Powering the future: Alfred University adds hydrogen fuel cell capability for research, education
Alfred University’s Inamori School of Engineering has added equipment that will allow students and researchers in the Inamori School of Engineering to expand their knowledge of hydrogen fuel cells as part of the renewable energy engineering curriculum.
Dr. Xingwu Wang, professor of electrical engineering, explains students in the renewable energy engineering program learn about alternate sources of energy, including solar, wind, water and chemical (fuel cells). Unlike conventional batteries, which also rely on a chemical reaction to produce energy, fuel cells do not run out of power, but will continue to operate as long as hydrogen is supplied. To do that, Wang said, requires equipment that will convert water to its component elements – hydrogen and water – through a process called electrolysis. It is that equipment the University just acquired.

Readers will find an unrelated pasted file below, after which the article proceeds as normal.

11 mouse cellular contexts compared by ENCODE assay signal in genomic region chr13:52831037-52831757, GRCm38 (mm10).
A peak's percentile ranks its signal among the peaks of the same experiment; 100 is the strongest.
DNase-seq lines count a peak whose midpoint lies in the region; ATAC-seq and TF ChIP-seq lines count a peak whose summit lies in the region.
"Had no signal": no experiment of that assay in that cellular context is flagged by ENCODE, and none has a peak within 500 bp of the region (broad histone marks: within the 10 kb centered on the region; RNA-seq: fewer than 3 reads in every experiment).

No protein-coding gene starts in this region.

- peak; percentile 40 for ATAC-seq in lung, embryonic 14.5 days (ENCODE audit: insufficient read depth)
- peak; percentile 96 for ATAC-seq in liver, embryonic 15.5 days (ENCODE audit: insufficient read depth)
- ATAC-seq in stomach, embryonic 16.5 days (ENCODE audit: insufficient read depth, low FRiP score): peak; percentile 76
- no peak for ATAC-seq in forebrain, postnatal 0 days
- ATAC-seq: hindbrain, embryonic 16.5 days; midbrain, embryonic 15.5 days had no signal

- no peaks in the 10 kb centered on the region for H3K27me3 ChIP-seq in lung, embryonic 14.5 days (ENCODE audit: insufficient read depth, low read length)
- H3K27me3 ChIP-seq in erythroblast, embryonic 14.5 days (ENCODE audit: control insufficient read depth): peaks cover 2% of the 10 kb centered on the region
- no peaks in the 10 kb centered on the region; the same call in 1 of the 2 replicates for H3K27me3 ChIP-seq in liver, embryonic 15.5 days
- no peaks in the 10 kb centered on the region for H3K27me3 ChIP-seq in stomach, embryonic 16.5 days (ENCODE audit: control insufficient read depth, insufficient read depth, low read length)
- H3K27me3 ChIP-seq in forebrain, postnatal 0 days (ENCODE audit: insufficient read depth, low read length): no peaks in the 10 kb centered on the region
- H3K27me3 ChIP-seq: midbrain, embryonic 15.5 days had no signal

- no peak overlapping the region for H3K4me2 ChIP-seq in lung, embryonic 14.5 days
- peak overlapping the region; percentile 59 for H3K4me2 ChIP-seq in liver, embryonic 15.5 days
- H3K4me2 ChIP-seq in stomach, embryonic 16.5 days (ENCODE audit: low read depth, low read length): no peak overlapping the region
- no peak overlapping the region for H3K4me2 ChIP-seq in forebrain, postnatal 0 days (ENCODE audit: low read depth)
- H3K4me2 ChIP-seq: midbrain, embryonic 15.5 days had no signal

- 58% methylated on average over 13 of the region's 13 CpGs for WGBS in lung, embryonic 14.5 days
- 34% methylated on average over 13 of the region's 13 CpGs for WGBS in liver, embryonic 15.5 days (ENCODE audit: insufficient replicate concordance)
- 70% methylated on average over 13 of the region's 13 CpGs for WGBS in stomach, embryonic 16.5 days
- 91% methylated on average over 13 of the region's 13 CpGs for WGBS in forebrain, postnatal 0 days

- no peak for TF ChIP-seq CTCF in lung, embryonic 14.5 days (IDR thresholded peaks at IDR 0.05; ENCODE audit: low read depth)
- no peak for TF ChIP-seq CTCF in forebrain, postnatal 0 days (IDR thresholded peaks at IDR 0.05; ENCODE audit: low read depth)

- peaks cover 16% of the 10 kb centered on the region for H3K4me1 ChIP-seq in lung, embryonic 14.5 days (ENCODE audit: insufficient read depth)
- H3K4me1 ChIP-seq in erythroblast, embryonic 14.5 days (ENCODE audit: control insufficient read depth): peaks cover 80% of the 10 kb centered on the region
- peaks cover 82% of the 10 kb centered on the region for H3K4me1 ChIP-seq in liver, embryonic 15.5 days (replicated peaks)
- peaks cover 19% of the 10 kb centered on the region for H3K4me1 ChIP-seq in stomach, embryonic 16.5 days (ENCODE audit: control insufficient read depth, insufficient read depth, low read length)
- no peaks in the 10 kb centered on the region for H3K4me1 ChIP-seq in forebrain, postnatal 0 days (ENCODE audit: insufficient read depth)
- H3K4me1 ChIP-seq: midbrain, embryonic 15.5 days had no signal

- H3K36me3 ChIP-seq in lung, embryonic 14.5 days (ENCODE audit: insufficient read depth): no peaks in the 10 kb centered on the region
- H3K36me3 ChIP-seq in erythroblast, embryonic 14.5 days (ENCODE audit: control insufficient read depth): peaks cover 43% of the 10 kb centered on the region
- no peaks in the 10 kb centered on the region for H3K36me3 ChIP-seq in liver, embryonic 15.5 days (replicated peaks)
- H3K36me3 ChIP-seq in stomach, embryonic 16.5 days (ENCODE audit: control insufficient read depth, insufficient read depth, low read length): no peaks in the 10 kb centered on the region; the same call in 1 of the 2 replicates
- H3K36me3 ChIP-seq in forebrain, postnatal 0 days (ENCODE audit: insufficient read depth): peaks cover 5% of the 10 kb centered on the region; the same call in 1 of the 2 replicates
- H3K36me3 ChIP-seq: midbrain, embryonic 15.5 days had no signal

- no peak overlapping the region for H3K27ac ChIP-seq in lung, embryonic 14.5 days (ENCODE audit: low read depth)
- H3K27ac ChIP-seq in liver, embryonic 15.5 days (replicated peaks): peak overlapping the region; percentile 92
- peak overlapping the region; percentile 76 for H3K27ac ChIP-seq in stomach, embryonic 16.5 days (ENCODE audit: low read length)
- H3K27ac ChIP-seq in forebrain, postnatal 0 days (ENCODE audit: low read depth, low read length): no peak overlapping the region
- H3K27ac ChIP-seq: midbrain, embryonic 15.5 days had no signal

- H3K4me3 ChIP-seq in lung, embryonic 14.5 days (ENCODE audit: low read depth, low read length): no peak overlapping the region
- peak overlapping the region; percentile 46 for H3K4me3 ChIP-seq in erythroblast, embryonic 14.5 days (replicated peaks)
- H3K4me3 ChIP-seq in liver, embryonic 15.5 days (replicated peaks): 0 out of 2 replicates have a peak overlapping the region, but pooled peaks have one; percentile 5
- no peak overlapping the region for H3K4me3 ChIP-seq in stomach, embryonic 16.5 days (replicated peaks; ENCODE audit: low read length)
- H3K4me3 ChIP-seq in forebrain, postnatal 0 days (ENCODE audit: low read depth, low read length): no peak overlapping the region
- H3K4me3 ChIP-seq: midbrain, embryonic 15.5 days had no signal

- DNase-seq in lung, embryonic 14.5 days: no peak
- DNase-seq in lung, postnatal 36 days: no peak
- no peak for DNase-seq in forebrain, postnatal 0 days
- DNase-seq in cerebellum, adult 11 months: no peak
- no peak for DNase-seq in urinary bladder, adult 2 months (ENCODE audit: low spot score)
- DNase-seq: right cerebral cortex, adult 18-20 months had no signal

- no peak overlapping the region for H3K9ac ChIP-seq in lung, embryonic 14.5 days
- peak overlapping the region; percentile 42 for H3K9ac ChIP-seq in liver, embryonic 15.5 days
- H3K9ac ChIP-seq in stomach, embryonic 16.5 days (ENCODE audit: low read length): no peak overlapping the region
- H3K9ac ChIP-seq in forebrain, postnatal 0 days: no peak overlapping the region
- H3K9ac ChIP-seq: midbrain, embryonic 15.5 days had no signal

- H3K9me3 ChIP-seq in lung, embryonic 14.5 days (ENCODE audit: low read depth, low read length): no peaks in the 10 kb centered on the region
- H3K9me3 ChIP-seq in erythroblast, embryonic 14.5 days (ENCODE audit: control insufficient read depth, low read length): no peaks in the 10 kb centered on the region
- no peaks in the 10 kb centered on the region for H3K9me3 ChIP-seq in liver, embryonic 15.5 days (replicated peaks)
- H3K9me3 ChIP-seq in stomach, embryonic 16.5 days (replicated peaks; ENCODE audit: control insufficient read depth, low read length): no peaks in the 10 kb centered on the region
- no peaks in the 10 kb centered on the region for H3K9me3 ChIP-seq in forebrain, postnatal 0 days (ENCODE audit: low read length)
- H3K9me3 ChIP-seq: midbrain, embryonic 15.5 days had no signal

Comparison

The equipment will allow students to test fuel cells they produce to determine their efficiency and effectiveness. The design and production of fuel cells rely heavily on engineered materials, something that Alfred University’s engineering curricula focus on.
Wang is an experienced researcher in fuel cell technology, with previous grant funding from the U.S. Air Force, the U.S. Department of Energy and Niagara-Mohawk, now known as National Grid.
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